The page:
I caught up to her as we climbed a hill and then another. After the third, we came to a creek with crystalline water surrounded by huge boulders. She chose one in the sun and took the bag from me. While she unpacked food, I couldn’t help but look around and see how beautiful it was.
“So, great picnic spot, right?”
“Yes,” I said, sitting down beside her.
I took her face in my hands and kissed her. She took my breath away, her openness, her generosity. She reached for me, wrapped her arms around my waist as I kissed her. I could have lived in that moment for the rest of my life, the fresh breeze, the view of the creek and the mountains far beyond, the woman in my arms. It made me want to build a home in that spot, some pioneer impulse to erect a homestead with my own two hands, to sit on a porch and watch the sunrise in this exact spot with my arm around her every damn morning. It was such a powerful impulse that I was speechless. This place, this woman, a chance to build something permanent instead of being a nomad traveling around destroying factories and entire towns. A way out, a new path. An idea I had never imagined before.
But I kept that all to myself. I sank down onto the quilt she’d spread and listened to her talk about playing out in that creek with her cousins and friends when she was a kid.
“Layla acts fearless now, but she was scared of the minnows getting her toes. I was afraid of snakes, but she’d hunt for those and chase them with a stick. Minnows though—it’s hilarious. We would come out here in the summer, if we could get a ride, and just splash in the creek till we were soaked and then dry off in the sun. Make daisy chains with the wild clover and blow dandelions. It was regular Hallmark stuff, so pretty and peaceful. Except for the time I ripped open my leg chasing my cousins across the rocks. They had to carry me to a farmhouse for help.”
“Were you seriously hurt? Did you need stitches?”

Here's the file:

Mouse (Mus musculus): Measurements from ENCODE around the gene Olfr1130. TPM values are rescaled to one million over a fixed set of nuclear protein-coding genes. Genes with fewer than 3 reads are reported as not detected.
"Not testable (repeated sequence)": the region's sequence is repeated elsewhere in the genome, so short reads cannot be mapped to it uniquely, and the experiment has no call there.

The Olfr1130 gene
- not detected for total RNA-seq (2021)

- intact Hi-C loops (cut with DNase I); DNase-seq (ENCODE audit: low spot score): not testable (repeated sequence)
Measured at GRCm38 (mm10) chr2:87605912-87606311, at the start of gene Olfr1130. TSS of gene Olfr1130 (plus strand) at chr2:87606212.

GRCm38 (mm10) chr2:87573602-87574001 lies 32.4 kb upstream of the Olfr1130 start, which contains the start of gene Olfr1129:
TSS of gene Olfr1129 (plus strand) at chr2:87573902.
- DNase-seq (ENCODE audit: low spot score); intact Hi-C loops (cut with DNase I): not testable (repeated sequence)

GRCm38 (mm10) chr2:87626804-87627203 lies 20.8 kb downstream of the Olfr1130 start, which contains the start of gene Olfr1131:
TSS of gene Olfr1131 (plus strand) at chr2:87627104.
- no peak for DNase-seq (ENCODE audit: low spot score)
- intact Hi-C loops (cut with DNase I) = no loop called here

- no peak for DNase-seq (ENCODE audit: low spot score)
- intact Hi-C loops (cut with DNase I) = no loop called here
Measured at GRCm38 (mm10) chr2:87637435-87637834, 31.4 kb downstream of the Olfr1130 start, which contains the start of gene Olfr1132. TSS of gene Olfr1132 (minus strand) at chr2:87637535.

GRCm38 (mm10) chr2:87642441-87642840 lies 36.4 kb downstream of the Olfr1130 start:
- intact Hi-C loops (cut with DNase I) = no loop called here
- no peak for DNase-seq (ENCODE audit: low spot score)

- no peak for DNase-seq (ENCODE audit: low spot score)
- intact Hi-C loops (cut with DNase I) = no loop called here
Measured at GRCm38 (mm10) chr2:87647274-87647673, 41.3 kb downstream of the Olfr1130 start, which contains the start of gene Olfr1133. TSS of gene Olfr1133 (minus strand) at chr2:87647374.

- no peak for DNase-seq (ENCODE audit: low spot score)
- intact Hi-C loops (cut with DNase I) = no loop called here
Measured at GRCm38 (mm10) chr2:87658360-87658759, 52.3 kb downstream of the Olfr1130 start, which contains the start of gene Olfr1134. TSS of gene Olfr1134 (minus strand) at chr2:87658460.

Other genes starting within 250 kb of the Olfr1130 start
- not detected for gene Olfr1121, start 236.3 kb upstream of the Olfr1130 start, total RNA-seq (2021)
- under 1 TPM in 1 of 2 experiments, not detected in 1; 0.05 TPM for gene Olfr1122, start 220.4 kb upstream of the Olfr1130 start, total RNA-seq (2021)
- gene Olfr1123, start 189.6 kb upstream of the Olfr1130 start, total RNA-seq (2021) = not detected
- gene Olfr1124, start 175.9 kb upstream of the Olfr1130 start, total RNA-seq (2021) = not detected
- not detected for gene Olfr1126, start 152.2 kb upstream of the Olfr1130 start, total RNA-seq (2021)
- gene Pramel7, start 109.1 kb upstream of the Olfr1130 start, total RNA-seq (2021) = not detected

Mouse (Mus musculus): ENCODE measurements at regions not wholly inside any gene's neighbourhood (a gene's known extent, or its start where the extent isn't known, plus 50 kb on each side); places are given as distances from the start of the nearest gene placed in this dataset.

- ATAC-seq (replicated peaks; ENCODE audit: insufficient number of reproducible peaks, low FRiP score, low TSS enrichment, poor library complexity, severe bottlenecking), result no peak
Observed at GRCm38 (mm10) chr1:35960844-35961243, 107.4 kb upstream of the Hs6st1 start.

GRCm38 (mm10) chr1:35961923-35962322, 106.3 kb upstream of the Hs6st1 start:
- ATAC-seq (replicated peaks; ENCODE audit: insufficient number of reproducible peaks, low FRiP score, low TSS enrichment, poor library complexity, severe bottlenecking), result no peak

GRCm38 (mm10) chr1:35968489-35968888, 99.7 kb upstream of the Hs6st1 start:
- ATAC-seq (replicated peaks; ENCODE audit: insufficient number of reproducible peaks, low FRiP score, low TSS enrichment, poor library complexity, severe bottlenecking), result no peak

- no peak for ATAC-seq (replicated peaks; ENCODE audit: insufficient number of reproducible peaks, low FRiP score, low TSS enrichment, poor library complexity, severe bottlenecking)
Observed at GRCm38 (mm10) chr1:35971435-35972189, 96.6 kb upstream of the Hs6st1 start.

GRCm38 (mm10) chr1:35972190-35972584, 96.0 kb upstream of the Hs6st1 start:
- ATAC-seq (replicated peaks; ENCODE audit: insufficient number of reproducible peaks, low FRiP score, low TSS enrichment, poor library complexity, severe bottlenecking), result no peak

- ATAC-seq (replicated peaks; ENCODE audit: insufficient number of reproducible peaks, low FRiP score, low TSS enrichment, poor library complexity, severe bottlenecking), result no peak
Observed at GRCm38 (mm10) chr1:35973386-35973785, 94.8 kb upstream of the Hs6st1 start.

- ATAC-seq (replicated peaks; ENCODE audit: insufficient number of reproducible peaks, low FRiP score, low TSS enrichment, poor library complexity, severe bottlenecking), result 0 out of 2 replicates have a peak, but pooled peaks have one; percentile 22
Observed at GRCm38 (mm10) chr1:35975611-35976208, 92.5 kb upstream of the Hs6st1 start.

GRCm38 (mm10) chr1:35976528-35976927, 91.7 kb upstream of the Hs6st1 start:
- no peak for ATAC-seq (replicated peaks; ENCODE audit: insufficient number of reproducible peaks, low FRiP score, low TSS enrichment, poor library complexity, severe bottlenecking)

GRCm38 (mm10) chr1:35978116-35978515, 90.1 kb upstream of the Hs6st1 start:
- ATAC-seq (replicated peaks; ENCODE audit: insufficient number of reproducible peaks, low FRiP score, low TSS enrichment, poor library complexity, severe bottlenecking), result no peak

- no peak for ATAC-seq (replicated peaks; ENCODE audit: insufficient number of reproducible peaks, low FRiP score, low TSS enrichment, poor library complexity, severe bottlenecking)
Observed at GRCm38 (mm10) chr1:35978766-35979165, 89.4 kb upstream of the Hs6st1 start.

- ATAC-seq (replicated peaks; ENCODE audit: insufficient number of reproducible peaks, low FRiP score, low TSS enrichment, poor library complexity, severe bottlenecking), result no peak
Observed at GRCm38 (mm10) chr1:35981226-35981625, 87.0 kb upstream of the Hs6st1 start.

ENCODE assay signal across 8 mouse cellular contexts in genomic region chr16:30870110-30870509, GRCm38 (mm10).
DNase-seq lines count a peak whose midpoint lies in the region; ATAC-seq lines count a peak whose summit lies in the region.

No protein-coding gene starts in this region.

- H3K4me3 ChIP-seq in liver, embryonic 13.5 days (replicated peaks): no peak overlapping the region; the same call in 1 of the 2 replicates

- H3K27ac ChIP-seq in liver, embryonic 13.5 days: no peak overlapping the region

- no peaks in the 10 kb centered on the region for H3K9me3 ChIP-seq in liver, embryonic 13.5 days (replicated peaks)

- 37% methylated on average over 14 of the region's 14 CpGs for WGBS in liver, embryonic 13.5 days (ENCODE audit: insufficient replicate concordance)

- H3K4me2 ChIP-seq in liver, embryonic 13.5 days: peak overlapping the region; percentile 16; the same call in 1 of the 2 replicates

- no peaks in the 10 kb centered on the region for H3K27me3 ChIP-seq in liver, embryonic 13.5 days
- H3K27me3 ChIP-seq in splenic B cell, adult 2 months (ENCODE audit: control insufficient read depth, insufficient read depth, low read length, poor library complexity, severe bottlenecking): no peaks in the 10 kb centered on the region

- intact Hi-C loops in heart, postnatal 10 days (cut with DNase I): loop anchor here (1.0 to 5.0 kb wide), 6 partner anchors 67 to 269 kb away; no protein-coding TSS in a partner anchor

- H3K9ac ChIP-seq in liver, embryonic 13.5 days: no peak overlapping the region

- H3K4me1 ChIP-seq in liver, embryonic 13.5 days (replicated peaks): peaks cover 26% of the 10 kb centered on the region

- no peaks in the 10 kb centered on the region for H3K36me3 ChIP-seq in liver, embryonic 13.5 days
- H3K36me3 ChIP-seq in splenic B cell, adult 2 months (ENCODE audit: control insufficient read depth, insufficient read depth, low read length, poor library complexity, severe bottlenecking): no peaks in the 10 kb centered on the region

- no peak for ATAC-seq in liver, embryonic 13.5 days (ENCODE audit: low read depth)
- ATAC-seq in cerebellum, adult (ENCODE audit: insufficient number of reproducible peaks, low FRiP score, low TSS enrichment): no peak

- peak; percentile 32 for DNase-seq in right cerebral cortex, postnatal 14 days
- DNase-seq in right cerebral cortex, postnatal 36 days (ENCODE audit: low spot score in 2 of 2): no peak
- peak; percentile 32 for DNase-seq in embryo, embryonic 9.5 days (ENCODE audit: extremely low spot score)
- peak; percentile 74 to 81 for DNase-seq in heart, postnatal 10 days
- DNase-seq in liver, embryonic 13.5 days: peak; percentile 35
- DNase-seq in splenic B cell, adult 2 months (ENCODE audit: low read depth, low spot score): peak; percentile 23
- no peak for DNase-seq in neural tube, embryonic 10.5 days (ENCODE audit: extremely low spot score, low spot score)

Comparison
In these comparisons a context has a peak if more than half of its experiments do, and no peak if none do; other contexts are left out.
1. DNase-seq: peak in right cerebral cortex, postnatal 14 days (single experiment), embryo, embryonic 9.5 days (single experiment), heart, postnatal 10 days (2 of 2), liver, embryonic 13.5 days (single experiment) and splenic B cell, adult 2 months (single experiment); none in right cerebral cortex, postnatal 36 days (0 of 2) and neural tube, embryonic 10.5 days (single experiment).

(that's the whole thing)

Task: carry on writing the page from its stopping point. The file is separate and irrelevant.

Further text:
“No. It just scared the crap out of me. I was dramatic for a nine-year-old. So two of my cousins carried me. The lady at the farm patched me up with band-aids and let us play with the baby goats. Little known fact about me. I love baby goats. I watch those YouTube videos where they wear pajamas and play on little toddler slides and stuff. Cheers me right up.”
I laughed. “Baby goats in pajamas? Is this something people do?”
“Yeah, and they film it. It’s Internet gold. I mean, it’s super cuteness. I’ll pull some up on my phone later, see if you’re not hooked,” she said.
“I’m hooked on you,” I blurted.
“That was so cheesy,” she laughed, but she looked pleased.
“You know you love it when I’m cheesy,” I replied.
“Yeah, I kinda do,” she said and kissed my cheek.
“What if we could do better than videos?” I said.
“What do you mean?”
“Well, we have a couple options. One, you could throw yourself off the rocks so I could carry my injured girlfriend to the nearby farms for medical aid and goats, or we could just walk up to the places and ask if we can look around.”
“You mean knock on their doors?” she said.
“Yeah. Exactly. Look, Maggie, I didn’t get where I am in the corporate world by being scared to knock on a door,” I said in mock seriousness.
“You mean the corporate world where you live in a hotel, drive a rental car and shut stuff down? Wow, sounds fabulous, I should knock on more doors,” she said sarcastically.
“Hey, don’t get salty,” I said, kissing her briefly. “All I’m saying is, if you love baby goats that much, we’re in the neighborhood of a several farms that seemed to have animals and it’s in my power to find you some goats to pet or hold or whatever it is you do with goats.”
“I would freaking LOVE to pet goats today. Like, next to you not shutting down the factory obviously.”
“Yeah, you gotta needle me with that, remind me I’m the bad guy,” I rolled my eyes.
“Just don’t want you to forget.”
I shook my head. “Trust me, there’s no danger of that.”
We drank the sparkling cider she’d packed and ate the cheese and crackers. I convinced her to stretch out on the quilt with me and look up at the sky.
“I haven’t done this since I was a kid,” she said, her head on my shoulder. “Looking for pictures in the clouds and stuff.”
“I never did this. You don’t exactly lie down on the sidewalk in the city to look at the sky. We didn’t have roof access in our building. You could only see snatches of sky. Tyler, my brother, he loves working outdoors. He had a rough time, only survivor of a roadside explosive device. Being outside in the open seems to help him. I can see why. I’m not, like, a trauma survivor or anything, but fresh air and space just feels good.”